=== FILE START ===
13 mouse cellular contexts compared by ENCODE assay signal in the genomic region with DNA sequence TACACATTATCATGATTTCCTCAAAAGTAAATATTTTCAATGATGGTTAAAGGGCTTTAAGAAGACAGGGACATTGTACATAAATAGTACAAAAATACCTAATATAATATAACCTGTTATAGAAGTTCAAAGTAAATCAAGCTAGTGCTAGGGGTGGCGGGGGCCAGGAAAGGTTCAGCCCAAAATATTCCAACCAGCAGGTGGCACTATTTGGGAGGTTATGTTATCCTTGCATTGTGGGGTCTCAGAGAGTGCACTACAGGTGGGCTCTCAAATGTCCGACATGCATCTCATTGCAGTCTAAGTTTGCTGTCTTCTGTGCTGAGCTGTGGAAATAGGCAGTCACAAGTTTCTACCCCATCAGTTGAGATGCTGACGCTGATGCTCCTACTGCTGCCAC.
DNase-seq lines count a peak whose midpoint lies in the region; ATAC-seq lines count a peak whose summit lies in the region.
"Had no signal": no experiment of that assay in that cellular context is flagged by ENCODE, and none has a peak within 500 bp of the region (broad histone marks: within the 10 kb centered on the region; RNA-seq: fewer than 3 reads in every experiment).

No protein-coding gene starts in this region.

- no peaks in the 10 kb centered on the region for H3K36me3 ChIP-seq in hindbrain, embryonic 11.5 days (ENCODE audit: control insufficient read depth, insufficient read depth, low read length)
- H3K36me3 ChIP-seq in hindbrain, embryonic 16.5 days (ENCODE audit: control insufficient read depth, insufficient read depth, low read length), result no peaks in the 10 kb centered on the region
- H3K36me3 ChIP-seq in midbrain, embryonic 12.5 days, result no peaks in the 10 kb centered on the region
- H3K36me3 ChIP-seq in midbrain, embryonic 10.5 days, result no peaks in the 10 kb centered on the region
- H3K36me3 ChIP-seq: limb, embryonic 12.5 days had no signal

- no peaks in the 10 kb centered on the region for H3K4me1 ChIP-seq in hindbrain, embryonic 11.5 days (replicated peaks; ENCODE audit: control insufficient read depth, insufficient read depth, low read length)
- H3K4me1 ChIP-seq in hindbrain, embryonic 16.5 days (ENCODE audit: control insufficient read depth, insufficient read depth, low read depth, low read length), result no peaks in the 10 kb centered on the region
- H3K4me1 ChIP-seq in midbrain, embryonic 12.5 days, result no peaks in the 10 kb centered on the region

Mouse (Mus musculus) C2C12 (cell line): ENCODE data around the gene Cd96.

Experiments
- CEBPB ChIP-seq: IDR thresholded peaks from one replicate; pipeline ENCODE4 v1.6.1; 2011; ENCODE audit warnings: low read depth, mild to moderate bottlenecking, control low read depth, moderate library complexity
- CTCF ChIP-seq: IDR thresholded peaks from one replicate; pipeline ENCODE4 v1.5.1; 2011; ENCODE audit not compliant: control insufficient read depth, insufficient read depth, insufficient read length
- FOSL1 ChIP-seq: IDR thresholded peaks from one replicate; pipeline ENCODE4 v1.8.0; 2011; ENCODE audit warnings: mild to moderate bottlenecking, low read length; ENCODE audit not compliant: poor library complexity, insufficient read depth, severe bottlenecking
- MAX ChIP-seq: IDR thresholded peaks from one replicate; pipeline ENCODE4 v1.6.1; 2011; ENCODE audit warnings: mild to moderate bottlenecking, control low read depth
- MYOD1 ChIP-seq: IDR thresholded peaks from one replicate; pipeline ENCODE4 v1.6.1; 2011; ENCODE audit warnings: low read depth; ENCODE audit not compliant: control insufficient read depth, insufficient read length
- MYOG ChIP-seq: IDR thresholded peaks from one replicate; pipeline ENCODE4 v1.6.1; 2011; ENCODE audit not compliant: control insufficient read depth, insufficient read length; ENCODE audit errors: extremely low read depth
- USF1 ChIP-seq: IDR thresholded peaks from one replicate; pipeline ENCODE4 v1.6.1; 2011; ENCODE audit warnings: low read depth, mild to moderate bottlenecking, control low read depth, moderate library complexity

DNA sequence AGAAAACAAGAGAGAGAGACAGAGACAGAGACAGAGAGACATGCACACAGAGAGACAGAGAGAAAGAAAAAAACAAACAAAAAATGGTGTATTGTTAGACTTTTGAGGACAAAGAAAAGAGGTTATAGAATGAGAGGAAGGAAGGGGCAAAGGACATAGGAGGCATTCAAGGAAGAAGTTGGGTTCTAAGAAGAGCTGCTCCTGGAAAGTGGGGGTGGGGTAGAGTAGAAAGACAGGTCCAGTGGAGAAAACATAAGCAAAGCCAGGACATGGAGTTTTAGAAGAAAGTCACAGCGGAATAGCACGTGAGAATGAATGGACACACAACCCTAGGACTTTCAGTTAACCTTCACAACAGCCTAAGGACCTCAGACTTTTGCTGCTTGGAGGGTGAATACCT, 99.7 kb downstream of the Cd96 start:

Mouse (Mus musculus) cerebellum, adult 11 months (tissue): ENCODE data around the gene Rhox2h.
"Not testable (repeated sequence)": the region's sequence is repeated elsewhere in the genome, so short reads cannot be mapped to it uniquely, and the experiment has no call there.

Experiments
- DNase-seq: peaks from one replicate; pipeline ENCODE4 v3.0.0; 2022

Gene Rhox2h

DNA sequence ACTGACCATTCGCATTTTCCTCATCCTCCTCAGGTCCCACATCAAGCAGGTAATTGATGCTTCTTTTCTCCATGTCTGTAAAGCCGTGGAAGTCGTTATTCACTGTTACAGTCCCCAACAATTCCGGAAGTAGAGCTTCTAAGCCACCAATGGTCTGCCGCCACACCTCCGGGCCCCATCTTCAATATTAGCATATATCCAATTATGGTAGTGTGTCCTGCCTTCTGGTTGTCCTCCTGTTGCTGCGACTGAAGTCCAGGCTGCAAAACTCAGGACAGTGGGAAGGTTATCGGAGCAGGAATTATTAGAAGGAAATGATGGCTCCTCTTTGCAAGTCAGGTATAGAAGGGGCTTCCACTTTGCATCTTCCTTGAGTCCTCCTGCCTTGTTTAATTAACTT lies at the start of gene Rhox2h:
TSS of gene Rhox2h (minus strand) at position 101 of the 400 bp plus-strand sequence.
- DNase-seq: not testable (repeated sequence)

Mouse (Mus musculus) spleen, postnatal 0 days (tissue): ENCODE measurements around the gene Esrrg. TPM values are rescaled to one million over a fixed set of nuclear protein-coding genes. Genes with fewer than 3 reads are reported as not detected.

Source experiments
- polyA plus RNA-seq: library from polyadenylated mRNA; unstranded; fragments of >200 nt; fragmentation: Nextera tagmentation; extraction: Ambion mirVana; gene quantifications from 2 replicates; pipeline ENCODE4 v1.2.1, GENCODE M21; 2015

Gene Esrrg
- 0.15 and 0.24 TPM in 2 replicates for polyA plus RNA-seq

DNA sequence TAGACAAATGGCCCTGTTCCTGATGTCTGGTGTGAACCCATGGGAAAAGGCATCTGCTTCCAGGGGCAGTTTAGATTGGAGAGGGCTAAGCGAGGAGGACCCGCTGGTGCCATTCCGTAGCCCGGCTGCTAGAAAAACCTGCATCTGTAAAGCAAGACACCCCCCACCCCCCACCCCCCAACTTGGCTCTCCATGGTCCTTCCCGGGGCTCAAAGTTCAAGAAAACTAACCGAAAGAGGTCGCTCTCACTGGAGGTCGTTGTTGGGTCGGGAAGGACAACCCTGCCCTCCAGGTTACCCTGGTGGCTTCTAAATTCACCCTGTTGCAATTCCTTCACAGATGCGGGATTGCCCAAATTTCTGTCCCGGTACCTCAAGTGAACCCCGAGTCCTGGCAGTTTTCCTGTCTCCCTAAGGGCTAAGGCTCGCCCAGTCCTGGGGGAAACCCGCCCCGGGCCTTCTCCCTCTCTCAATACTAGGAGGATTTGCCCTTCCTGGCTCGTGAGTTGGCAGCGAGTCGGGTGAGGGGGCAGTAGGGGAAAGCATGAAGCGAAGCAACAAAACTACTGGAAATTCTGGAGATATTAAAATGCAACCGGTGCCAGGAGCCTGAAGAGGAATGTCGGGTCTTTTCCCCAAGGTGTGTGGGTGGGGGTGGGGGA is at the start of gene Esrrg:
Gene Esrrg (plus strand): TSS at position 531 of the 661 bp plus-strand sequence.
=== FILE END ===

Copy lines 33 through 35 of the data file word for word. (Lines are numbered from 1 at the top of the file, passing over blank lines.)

- polyA plus RNA-seq: library from polyadenylated mRNA; unstranded; fragments of >200 nt; fragmentation: Nextera tagmentation; extraction: Ambion mirVana; gene quantifications from 2 replicates; pipeline ENCODE4 v1.2.1, GENCODE M21; 2015

Gene Esrrg
- 0.15 and 0.24 TPM in 2 replicates for polyA plus RNA-seq